by Fr. Patrick Henry Reardon
Senior Editor of Touchstone Magazine, and archpriest of All Saints Orthodox Church in Chicago, IL, Fr. Patrick is, perhaps, the most erudite writer in the Orthodox Church in North America today. This article, one of his Pastoral Ponderings, was published by Orthodoxtoday.org.
When Nicodemus came to Jesus by night, the Lord’s first words presented him with a challenge:
“Amen, amen, I say to you, unless a person is born anew, he cannot see the kingdom of God” (John 3:3).
The Greek adverb translated here as “anew” is another, which is deliberately ambivalent. Literally it means “from above,” but this expression may be taken in two ways: It can mean “from on high” or “from the top.” If the latter sense is understood, the meaning is “anew” or “again.” (One thinks of our English idiom, “let’s take it again from the top.”) That is to say, there are two aspects to this birth: It is new, and it is from on high. Very early John’s gospel had spoken of this rebirth:
“But to as many as received Him He gave the authority to become children of God, to those who believe in His name: who were born, not of blood, nor of the will of the flesh, nor of the will of man, but of God” (1:12-13).
Nicodemus, in his bewildered response to Jesus’ assertion, understands it simply to mean “again”: “How can a man be born when he is old? Is he able to enter a second time into his mother’s womb and be born?” (emphasis added) When Jesus answers this question, however, it is the spiritual manner of this rebirth—-the “from above”—-that receives the accent:
“Amen, amen, I say to you, unless one is born of water and the Spirit, he cannot enter the kingdom of God. What is born of the flesh is flesh, and that which is born of the Spirit is spirit” (3:4-6).
In the preaching of John the Baptist, there was a contrast between baptism with water and baptism with the Holy Spirit:
“I indeed baptized you with water, but He will baptize you with the Holy Spirit”(Mark 1:8; cf. Matthew 3:11).
This contrast is also found in the Fourth Gospel with respect to Baptism:
“I saw the Spirit descending from heaven like a dove, and He remained upon Him. I did not know Him, but He who sent me to baptize in water said to me, ‘Upon whom you see the Spirit descending, and remaining on Him, this is He who baptizes in the Holy Spirit'” (1:32-33).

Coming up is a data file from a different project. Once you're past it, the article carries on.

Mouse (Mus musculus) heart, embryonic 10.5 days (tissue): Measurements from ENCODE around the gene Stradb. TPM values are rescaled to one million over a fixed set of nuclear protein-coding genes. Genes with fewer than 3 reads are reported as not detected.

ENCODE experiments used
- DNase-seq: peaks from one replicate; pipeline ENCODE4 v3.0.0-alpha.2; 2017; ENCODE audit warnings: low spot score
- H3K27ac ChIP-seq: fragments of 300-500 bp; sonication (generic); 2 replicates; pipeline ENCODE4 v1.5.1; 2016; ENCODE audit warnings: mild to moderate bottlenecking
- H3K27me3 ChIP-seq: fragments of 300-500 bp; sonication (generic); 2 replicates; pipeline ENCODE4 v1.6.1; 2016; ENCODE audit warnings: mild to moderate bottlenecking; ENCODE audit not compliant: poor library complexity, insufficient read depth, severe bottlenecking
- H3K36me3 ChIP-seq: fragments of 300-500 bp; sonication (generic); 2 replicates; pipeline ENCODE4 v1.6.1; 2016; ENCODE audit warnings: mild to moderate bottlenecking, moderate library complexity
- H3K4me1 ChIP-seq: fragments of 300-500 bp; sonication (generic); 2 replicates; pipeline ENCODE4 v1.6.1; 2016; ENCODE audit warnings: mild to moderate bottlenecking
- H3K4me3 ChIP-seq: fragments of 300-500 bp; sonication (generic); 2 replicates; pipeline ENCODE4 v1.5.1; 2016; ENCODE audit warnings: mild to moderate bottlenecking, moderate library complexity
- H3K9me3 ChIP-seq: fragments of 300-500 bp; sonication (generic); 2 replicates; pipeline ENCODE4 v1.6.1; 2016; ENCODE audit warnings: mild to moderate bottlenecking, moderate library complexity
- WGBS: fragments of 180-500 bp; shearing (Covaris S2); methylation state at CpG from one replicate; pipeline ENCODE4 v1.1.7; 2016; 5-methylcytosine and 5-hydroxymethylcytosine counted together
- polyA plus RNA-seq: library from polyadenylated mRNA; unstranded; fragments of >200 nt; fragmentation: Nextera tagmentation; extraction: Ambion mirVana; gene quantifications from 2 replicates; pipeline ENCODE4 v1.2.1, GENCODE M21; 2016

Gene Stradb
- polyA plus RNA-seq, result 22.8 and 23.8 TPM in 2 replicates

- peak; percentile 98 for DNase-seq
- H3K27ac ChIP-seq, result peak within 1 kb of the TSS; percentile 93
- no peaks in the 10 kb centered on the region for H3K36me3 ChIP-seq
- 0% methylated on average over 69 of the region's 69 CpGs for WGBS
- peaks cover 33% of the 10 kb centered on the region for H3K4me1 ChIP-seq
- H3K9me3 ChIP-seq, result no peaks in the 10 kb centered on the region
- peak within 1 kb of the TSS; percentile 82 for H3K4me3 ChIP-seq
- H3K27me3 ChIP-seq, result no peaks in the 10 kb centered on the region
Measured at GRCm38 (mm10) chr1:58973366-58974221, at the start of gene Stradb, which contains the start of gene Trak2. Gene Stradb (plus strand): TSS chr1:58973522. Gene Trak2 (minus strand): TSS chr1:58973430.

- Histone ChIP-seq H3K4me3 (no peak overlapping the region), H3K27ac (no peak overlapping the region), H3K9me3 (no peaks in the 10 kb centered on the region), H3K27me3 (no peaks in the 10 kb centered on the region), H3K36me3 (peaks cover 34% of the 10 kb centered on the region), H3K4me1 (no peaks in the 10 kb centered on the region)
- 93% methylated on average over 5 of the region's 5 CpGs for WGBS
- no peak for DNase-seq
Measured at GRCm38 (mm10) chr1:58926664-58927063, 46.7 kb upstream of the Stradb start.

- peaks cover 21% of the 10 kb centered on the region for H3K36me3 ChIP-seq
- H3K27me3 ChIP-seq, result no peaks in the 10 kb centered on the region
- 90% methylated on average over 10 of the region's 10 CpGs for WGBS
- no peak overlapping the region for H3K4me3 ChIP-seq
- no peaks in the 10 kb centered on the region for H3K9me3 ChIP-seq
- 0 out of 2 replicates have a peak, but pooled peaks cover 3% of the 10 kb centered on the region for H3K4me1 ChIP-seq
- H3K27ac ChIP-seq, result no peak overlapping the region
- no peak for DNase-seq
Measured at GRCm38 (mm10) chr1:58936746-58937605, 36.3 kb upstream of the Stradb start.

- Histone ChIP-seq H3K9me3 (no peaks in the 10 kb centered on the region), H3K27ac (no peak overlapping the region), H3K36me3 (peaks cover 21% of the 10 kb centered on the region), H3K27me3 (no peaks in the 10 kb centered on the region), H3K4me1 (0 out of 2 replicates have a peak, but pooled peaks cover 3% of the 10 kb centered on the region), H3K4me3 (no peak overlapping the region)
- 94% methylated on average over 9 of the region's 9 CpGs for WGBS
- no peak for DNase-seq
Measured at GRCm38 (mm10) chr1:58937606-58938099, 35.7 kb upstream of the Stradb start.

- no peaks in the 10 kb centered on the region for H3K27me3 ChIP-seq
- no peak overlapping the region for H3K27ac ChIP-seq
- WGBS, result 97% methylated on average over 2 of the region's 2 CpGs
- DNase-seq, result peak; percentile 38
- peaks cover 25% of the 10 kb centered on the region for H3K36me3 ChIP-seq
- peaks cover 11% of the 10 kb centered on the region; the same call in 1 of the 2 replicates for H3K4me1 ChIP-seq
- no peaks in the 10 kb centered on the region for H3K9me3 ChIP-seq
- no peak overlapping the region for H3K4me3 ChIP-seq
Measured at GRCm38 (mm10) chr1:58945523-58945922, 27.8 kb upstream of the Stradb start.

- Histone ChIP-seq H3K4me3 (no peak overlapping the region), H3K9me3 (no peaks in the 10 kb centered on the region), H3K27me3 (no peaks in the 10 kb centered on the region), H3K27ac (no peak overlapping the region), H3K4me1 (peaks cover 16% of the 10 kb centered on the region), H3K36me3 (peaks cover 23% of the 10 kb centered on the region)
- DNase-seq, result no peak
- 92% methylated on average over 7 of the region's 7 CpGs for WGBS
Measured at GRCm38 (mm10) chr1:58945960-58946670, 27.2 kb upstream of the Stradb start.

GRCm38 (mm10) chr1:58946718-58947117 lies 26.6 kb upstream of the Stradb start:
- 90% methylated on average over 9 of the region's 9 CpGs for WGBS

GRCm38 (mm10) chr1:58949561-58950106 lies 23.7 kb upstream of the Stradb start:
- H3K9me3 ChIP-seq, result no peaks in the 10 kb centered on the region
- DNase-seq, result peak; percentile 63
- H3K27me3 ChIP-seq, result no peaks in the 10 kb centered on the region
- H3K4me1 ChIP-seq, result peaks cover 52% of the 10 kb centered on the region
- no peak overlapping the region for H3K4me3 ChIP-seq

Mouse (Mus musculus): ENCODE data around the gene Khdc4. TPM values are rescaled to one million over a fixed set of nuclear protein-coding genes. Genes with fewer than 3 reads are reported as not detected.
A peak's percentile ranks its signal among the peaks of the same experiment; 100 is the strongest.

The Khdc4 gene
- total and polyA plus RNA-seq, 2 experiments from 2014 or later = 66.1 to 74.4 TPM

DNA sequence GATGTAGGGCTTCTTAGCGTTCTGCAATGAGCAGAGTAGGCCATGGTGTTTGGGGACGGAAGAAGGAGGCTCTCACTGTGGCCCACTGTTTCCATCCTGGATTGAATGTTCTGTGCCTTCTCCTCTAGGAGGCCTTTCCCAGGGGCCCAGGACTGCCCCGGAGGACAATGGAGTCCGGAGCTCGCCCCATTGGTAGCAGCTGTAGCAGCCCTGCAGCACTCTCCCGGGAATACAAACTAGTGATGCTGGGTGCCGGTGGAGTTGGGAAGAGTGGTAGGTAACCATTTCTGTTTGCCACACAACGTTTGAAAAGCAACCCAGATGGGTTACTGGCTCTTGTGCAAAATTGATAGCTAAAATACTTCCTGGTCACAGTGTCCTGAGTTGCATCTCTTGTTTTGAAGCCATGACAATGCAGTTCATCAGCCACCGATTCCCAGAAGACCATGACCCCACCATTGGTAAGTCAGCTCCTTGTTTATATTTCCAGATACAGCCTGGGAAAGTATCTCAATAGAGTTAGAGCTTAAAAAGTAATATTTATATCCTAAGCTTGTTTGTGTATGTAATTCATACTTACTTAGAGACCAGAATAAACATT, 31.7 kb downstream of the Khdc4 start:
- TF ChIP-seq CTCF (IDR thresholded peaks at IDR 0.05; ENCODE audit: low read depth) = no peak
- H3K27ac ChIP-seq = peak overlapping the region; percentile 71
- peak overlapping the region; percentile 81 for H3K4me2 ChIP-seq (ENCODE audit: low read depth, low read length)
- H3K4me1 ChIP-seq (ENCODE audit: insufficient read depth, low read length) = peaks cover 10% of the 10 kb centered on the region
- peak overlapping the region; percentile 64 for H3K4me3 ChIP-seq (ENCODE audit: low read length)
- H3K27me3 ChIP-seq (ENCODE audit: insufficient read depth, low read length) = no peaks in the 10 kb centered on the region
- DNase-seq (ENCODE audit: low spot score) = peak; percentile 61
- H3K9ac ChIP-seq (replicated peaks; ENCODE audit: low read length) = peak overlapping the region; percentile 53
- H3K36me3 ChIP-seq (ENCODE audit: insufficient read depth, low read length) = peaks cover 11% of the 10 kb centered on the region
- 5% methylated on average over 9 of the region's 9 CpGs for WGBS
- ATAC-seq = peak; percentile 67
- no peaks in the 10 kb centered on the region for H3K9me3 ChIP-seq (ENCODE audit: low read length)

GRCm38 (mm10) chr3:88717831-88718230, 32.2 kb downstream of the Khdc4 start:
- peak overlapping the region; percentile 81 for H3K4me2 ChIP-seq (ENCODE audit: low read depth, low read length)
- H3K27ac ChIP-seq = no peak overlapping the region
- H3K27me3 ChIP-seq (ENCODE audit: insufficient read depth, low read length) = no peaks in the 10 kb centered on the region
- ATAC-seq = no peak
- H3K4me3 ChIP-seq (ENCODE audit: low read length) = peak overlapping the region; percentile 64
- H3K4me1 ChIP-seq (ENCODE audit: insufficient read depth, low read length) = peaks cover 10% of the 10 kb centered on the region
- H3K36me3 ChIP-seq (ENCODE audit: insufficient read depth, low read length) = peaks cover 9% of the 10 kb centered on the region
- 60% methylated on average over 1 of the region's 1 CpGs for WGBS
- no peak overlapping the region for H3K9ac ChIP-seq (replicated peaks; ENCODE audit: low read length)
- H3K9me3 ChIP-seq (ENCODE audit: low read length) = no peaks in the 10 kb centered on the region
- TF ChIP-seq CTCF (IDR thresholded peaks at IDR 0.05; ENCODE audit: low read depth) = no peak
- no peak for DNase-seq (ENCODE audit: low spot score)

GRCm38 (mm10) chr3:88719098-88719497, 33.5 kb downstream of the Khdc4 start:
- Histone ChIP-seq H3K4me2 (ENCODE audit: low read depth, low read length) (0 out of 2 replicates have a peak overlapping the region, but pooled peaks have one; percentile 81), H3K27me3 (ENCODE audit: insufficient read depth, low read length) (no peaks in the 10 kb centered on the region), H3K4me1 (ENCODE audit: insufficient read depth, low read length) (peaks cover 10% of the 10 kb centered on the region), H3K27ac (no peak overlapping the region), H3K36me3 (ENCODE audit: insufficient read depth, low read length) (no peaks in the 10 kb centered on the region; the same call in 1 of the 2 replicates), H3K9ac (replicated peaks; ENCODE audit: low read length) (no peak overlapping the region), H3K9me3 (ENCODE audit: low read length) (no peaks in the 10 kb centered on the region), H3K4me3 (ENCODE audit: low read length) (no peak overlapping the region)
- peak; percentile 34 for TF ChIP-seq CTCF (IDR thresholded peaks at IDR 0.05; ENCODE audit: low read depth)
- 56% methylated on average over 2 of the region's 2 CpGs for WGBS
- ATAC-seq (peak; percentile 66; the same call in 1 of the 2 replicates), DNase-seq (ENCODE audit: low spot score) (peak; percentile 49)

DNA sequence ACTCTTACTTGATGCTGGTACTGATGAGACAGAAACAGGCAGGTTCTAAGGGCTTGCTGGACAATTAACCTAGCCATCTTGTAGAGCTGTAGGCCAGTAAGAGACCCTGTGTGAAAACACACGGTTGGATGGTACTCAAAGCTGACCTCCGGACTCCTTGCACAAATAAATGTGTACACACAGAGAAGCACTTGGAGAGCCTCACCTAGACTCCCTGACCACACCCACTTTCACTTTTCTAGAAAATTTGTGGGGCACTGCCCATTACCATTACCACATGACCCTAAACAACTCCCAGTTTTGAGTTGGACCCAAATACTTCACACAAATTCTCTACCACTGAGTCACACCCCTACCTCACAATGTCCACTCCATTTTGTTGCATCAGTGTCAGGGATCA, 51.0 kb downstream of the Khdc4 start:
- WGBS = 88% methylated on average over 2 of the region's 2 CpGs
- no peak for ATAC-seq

In the conversation with Nicodemus, however, both aspects of the rebirth are spoken of—-both the water and the Spirit. John clearly has in mind here the theology of Christian baptism. In this Christian mystery, there is no real distinction between baptism in water and baptism in the Holy Spirit. There is only “one Baptism” (cf. Ephesians 4:5).
This double aspect of renewal was already spoken of in prophecy:
“I will sprinkle clean water on you, and you shall be clean; I will cleanse you from all your filthiness and from all your idols. I will give you a new heart and put a new spirit within you; I will take the heart of stone out of your flesh and give you a heart of flesh. I will put My Spirit within you” (Ezekiel 36:25-27).
Jesus’ words to Nicodemus, however, stress the Spirit more than the water, because the gift of the Holy Spirit distinguishes Christian baptism from that of John. Jesus goes on:
“What is born of the flesh is flesh, and that which is born of the Spirit is spirit. Do not marvel that I said to you, ‘You must be born again'” (John 3:6).
The distinction now is not between water and the Spirit, but between flesh and the Spirit. The flesh is that which dies, whereas the Spirit gives life. Later in John, Jesus says,
“It is the Spirit who gives life; the flesh profits nothing. The words that I speak to you are spirit, and life” (6:63).
What, then, does it mean to be reborn in the Spirit? According to Jesus’ words, it certainly involves Baptism. Clearly, however, it involves more, as Jesus indicates when He says,
“The Spirit breathes where He wills, and you hear His voice, but cannot tell where He comes from and where He goes. Thus is everyone who is born of the Spirit” (3:8).
Our Lord suggests here an incomprehensible mystery involved in man’s rebirth. It can be recognized, but it transcends understanding. As the Spirit’s activity, man’s rebirth cannot be explained. Both its origin and its goal—-“where He comes from and where He goes”—-elude man’s scrutiny. Only Jesus Himself can legitimately speak of what the Spirit does:
“We speak what We know and testify what We have seen” (3:11).
This mystery of man’s rebirth, however, can be taken as the implied subject matter of John’s whole gospel. Each chapter addresses the question,
“What does it mean to be born again from on high?”